There’s an elite group of sports cars that deliver driving thrills and looks to kill, and the Aston Martin Vantage is one of them. With sculpted bodywork that appears both aggressive and beautiful, this entry-level (if there is such a thing) Aston Martin lives up to is lofty pedigree. The rear-drive coupe is powered by a thunderous twin-turbo V-8, but only the track-ready AMR model offers a manual transmission. Although alternatives from Porsche and Mercedes-AMG offer more approachable performance heights, the Aston provides a longer leash for sideways and smoky antics. The Vantage may not be the most sophisticated sports car available today, but it’s one of the feistiest and flashiest.
Aston Martin only makes some small changes to the Vantage. It’s now available with carbon-ceramic brakes that are made to withstand very high temperatures and resist fade. In addition to saving 53 pounds versus the standard cast-iron rotors, the newly optional discs also bring a revised master cylinder and brake booster that Aston Martin says reduce brake-pedal travel. Other changes include new packages for interior and exterior personalization. The limited-edition Vantage AMR is also all new and includes an exclusive seven-speed manual transmission, in addition to other unique styling and equipment.
Engine, Transmission, and Performance
The Vantage’s clamshell hood lies a twin-turbo 4.0-liter V-8 that is supplied by Mercedes-AMG. This engine develops 503 horse power and 505 lb-ft of torque, which is sent to the rear wheels through an eight-speed automatic transmission. The Vantage AMR features a dog-leg seven-speed manual. (A dog-leg manual places the gears used most frequently in a double H pattern like that of a conventional six-speed manual.) Removing the automatic transmission creates a purer experience from the power train, but also has an added performance benefit of removing 209 pounds of weight. The Vantage’s V-8 sounds beautiful, too, starting with a low baritone rumble at idle and finishing with a high-strung shriek as it nears its redline.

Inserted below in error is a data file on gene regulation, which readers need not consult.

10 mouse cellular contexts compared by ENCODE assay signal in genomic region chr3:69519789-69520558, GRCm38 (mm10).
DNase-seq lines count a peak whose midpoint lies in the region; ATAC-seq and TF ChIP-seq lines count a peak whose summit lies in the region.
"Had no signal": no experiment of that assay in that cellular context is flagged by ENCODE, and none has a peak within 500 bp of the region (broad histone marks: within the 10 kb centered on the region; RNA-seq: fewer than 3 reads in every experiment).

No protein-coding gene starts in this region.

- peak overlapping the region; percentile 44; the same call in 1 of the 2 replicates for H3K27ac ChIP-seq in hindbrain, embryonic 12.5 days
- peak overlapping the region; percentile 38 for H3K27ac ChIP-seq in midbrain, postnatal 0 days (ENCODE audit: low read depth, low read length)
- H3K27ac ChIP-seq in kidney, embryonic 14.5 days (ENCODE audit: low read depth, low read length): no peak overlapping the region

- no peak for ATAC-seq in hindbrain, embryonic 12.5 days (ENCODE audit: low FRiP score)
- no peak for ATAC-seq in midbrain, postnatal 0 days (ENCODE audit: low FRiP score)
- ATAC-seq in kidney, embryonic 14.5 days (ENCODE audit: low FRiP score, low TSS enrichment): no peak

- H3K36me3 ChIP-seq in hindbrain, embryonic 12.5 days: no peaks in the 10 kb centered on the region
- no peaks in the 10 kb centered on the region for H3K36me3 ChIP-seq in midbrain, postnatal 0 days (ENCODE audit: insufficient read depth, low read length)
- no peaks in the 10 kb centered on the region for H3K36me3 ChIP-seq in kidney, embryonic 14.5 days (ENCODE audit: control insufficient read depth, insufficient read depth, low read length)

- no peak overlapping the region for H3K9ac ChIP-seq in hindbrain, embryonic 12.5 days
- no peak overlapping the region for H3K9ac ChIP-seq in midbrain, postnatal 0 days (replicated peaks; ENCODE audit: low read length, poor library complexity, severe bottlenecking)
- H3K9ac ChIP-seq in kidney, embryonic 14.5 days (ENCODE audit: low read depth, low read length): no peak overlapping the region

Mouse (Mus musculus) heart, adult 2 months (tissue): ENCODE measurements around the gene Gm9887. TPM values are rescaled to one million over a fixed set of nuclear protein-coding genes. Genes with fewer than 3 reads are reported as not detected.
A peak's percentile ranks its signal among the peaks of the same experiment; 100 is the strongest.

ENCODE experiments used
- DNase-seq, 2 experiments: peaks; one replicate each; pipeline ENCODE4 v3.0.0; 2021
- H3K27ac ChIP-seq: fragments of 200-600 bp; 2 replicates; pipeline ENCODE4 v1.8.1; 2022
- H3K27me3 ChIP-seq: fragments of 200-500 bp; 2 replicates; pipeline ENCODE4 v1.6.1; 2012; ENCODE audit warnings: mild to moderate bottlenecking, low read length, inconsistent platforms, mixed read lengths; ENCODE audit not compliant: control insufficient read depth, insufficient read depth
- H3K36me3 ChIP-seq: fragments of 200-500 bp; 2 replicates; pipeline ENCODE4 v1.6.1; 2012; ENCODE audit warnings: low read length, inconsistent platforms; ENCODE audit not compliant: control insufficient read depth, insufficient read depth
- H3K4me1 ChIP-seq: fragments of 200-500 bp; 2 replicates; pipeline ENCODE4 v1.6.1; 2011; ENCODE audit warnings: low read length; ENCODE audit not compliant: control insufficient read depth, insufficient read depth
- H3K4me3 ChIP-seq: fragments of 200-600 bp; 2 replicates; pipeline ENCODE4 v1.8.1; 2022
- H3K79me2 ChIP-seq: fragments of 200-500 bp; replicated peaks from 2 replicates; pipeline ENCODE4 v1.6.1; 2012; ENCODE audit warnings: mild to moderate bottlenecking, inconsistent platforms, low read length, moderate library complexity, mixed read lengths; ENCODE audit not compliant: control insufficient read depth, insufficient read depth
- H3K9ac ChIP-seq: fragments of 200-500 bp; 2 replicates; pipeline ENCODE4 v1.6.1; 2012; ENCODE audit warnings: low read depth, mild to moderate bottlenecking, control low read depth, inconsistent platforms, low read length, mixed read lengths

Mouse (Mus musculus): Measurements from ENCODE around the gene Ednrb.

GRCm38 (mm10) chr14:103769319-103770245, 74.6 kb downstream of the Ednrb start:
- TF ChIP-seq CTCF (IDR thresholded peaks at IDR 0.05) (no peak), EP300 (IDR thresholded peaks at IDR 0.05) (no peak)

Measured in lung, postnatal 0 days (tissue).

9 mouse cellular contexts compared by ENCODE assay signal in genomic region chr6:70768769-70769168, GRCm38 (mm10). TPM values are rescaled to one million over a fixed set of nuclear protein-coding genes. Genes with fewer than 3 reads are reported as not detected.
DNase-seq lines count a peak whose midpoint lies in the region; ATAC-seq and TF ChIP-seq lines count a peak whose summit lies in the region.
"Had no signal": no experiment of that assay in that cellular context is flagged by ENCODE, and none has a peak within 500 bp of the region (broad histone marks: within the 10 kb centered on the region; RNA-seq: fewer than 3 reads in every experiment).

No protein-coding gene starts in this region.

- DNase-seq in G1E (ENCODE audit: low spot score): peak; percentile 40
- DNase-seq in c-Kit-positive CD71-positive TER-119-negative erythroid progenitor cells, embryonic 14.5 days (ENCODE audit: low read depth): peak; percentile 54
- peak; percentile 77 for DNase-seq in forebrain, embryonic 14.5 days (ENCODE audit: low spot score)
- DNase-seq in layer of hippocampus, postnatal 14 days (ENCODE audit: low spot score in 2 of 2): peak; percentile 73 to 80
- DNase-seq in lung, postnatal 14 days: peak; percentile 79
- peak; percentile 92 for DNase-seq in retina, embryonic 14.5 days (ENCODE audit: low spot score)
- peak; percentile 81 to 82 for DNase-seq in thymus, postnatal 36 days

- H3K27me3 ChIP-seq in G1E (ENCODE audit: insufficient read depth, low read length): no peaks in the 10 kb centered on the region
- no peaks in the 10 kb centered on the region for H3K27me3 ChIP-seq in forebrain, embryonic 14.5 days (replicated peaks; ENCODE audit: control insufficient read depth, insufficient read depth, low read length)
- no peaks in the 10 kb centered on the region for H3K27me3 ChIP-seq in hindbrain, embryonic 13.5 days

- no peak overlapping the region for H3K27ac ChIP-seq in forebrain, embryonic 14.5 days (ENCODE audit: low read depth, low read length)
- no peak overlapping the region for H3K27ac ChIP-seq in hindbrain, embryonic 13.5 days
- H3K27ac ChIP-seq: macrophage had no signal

An electronically controlled limited-slip differential and adaptive dampers are standard. The Vantage is tail-happy but predictable, which makes it hilariously good fun on a race track; the suspension is compliant enough for daily-driver duty, although harsh bumps will be obvious to passengers no matter which drive mode is selected for the adaptive dampers. Unfortunately, the optional carbon-ceramic brakes are less amicable during daily driving. While they’re excellent when enlisted for track duty, the upgraded brakes are too grabby for everyday use.
Interior, Comfort, and Cargo
The exterior theatrics continue inside with upscale materials and countless custom options. It’s easy to spend money on the Vantage: Aston Martin offers fancy options such as a full-leather interior, heated and ventilated seats, a carbon-fiber steering wheel, embroidered headrests, and several different options for interior trim, among many other features. The cockpit is snug for two, but it’s lined with leather and faux suede. Likewise, sport seats with power adjustments and memory settings are standard. Still, its luxury experience is diminished by poor noise isolation on the highway. Interior cubby storage is also scarce except for a shallow center-console bin and door pockets.